The subpoenas, grand jury testimony and potential criminal charges might provide some insight into how or why Duke Energy was allowed to continue using containment systems environmentalists and the EPA claim were hazardous and structurally unstable.
Testing Reveals High Levels of Toxins
Laboratory results of water samples taken in the Dan River Feb. 4 by environmental group Waterkeeper Alliances, found that arsenic levels immediately downstream of the spill were nearly 30 times higher, chromium levels are more than 27 times higher and lead levels are more than 13 times higher than the levels found in a “background” water sample taken upstream of the spill.
Waterkeeper’s testing also found an arsenic concentration in the polluted water immediately below the discharge of .349 mg/L. Arsenic is a toxic metal commonly found in coal ash and is lethal in high concentrations. The .349 mg/L concentration found in Waterkeeper’s sample is greater than EPA’s water quality criterion for protection of fish and wildlife from acute risks of injury or death. It is more than twice as high as EPA’s chronic exposure criterion for fish and wildlife, and is almost 35 times greater than the maximum contaminant level (MCL) standard that EPA considers acceptable in drinking water.
Waterkeeper Alliance also found a lead concentration in the polluted water of 0.129 mg/L. Lead is another metal commonly found in toxic coal ash. Lead poisoning can cause developmental delays and permanent damage in exposed infants and children, as well as kidney damage and high blood pressure in adults. In very high doses, lead poisoning can cause death. The 0.129 mg/L concentration found immediately downstream of Duke Energy’s coal ash spill is more than double the EPA’s water quality criterion for protection of fish and wildlife from acute risks of injury or death. It is about 50 times greater than EPA’s chronic exposure criterion for fish and wildlife, and more than 1,000 times greater than EPA’s recommended action level to prevent contamination of drinking water.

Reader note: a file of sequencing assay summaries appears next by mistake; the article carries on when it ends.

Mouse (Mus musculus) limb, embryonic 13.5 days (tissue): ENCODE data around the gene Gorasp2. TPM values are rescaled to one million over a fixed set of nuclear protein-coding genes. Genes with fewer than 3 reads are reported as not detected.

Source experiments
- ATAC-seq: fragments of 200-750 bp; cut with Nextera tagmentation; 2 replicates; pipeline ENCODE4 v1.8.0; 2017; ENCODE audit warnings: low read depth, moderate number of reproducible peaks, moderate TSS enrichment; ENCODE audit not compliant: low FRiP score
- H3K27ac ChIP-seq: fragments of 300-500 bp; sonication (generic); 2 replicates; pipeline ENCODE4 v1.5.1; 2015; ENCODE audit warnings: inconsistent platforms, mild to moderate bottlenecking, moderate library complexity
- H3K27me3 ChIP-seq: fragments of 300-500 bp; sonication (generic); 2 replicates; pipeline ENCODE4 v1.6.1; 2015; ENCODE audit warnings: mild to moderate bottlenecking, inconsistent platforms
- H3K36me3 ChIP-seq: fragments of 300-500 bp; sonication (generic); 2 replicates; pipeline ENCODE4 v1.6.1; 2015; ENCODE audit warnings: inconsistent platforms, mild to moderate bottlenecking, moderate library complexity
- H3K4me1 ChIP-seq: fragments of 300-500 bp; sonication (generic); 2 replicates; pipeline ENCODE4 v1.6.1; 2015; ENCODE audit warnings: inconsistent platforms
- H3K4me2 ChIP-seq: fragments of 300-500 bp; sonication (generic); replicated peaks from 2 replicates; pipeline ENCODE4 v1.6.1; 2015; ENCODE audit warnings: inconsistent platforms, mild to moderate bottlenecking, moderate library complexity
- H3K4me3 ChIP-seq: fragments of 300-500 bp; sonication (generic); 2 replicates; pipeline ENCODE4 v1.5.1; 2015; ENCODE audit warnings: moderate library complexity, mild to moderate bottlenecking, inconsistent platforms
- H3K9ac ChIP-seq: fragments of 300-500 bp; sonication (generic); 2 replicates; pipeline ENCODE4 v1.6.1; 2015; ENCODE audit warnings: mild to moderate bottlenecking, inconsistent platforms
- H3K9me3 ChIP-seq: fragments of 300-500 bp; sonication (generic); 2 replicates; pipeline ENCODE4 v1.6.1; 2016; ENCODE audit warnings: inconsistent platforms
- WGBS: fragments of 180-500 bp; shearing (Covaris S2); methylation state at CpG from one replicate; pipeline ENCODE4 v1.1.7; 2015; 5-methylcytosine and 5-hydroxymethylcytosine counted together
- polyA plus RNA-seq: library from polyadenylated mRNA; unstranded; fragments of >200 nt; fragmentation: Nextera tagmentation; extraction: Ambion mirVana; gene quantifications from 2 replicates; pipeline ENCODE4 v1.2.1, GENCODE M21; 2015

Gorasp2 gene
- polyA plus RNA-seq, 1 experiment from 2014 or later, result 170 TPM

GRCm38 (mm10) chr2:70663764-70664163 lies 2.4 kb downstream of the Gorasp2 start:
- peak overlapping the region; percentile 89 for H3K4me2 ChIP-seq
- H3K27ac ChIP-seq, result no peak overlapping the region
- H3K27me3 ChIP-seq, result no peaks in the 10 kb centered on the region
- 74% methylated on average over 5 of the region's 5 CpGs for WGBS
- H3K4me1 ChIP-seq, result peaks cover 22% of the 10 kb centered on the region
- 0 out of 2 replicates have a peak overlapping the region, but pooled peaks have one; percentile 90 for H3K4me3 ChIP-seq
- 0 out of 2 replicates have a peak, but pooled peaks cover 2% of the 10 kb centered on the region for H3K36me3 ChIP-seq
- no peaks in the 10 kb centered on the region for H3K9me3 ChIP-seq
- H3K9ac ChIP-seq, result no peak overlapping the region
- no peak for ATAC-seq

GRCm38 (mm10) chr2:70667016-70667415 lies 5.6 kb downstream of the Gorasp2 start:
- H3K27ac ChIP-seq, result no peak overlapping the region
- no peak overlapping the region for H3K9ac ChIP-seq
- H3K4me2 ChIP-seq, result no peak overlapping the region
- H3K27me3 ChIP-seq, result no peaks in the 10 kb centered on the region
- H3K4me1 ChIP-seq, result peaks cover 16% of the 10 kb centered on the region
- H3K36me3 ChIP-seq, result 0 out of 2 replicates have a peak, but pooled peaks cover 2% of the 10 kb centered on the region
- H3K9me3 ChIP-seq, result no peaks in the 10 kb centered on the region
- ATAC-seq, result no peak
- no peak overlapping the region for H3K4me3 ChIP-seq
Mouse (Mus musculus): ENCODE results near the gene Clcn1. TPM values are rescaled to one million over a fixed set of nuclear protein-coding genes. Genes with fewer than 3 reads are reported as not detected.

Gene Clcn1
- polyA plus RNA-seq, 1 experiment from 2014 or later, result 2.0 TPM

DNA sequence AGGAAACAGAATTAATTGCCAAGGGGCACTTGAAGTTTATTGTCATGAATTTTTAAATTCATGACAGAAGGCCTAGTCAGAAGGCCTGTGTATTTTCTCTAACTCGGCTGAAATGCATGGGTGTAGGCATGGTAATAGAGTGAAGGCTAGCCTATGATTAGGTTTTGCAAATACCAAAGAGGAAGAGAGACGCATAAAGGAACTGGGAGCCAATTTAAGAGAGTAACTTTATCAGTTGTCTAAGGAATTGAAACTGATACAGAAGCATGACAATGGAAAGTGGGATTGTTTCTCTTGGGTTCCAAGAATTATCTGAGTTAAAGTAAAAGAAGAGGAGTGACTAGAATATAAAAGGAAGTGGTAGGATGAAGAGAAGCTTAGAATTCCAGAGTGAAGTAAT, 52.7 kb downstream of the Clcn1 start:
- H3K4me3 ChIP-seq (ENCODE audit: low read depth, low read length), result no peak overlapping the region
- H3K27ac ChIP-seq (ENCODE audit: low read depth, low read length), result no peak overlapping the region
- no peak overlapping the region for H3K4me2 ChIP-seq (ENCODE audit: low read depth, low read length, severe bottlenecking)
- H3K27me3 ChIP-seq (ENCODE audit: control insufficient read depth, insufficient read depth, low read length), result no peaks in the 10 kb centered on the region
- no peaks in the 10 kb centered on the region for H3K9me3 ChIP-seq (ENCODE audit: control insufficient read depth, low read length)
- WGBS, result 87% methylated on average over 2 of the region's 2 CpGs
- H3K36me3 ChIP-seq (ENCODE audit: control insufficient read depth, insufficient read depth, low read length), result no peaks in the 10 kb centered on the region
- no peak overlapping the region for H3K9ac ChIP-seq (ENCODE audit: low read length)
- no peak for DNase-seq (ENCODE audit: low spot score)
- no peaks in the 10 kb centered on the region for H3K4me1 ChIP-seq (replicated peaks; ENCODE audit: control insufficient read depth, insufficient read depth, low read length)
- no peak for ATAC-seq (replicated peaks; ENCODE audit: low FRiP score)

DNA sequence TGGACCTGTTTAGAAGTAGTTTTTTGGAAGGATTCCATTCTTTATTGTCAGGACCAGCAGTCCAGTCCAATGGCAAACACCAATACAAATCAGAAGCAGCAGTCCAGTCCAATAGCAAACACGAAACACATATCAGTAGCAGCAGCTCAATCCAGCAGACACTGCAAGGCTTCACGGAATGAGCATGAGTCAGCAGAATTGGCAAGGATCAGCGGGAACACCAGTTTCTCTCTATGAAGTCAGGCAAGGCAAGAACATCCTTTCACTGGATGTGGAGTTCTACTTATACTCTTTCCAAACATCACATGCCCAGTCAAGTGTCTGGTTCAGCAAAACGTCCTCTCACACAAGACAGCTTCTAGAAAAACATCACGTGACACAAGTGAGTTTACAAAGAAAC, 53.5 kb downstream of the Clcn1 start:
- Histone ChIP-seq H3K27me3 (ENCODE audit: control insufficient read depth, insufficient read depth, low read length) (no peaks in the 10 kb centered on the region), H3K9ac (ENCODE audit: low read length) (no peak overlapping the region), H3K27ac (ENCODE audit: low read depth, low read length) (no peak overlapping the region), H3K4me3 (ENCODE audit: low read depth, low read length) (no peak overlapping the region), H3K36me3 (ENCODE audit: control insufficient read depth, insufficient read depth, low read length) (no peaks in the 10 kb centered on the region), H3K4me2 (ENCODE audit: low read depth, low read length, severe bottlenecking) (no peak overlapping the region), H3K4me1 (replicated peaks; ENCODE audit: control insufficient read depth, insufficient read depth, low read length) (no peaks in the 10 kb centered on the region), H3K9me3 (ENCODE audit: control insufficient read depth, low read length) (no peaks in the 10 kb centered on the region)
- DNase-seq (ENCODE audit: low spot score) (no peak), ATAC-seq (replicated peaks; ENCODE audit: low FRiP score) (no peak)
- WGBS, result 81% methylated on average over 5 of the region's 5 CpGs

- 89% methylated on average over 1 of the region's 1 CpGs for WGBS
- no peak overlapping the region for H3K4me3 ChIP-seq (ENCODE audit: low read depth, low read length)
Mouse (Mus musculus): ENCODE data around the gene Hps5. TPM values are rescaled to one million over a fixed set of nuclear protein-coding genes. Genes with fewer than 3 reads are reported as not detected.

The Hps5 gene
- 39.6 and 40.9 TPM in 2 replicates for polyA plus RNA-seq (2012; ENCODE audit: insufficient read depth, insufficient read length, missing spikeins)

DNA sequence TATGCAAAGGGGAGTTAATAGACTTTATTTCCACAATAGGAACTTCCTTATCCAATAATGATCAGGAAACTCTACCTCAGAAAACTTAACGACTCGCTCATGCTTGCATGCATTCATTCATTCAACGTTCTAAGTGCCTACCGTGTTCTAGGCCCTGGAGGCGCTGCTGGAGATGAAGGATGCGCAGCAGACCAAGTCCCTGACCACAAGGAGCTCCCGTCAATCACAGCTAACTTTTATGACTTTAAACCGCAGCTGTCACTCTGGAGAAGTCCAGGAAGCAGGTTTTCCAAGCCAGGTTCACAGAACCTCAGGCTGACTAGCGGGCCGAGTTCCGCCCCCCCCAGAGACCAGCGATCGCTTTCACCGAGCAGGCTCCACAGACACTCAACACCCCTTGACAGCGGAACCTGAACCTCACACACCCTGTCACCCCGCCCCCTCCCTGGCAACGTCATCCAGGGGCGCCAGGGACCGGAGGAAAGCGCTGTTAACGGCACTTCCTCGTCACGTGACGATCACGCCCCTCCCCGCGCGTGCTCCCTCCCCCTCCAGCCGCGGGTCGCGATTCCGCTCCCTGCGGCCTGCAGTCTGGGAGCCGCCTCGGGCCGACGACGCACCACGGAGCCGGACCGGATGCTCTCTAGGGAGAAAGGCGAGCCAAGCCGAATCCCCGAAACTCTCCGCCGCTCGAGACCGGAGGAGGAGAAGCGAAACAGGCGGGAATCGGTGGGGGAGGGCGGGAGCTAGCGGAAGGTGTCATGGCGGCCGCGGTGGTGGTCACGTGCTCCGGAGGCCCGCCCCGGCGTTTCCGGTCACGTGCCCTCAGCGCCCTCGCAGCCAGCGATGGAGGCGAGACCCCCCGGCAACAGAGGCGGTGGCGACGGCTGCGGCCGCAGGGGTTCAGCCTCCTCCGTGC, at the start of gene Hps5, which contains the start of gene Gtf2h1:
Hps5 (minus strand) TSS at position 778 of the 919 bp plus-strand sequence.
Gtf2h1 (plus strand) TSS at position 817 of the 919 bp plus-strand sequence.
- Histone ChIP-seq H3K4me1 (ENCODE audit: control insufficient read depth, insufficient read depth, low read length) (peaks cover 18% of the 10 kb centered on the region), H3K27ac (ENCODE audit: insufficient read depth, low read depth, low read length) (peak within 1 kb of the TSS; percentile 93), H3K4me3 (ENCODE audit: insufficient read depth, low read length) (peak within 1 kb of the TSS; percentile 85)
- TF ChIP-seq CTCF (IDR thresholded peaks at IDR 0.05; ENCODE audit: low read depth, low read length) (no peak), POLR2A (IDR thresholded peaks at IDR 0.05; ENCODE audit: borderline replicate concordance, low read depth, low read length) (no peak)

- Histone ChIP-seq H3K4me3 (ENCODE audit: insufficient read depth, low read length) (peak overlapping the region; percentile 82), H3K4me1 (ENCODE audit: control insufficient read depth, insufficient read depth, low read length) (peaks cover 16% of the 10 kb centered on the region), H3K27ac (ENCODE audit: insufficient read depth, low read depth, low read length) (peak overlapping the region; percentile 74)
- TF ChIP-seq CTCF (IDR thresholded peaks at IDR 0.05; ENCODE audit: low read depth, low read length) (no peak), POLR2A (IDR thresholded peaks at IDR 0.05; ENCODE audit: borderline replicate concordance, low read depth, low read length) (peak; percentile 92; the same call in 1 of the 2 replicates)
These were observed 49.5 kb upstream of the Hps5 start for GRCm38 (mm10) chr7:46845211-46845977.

Levels of other contaminants found in the sampling just below the discharge include: Manganese: .576 mg/L; Boron: .314 mg/L; Calcium: 34.7 mg/L; Zinc: .224 mg/L; and Iron: 84.6 mg/L.
Environmental Groups Filed Lawsuits
Waterkeeper Alliance and the local Waterkeepers group in North Carolina previously filed legal action against Duke Energy over its leaking coal ash ponds. Prompted by the threat of enforcement lawsuits by Waterkeeper and several other organizations, DENR filed four lawsuits against Duke Energy in 2013, alleging illegal pollution from leaking ash pits at all 14 of Duke’s coal-fired power plants in North Carolina.
DENR’s Aug. 16, 2013 complaint against Duke alleges that DENR had discovered illegal seeps flowing into the Dan River from “engineered discharges from the toe drains of the ash ponds.” DENR also accused Duke of contaminating groundwater near its ash impoundment with antimony, arsenic, boron, iron, manganese, TDS and sulfate. Six months after filing the suit, DENR has taken no action to force Duke to remedy the problems.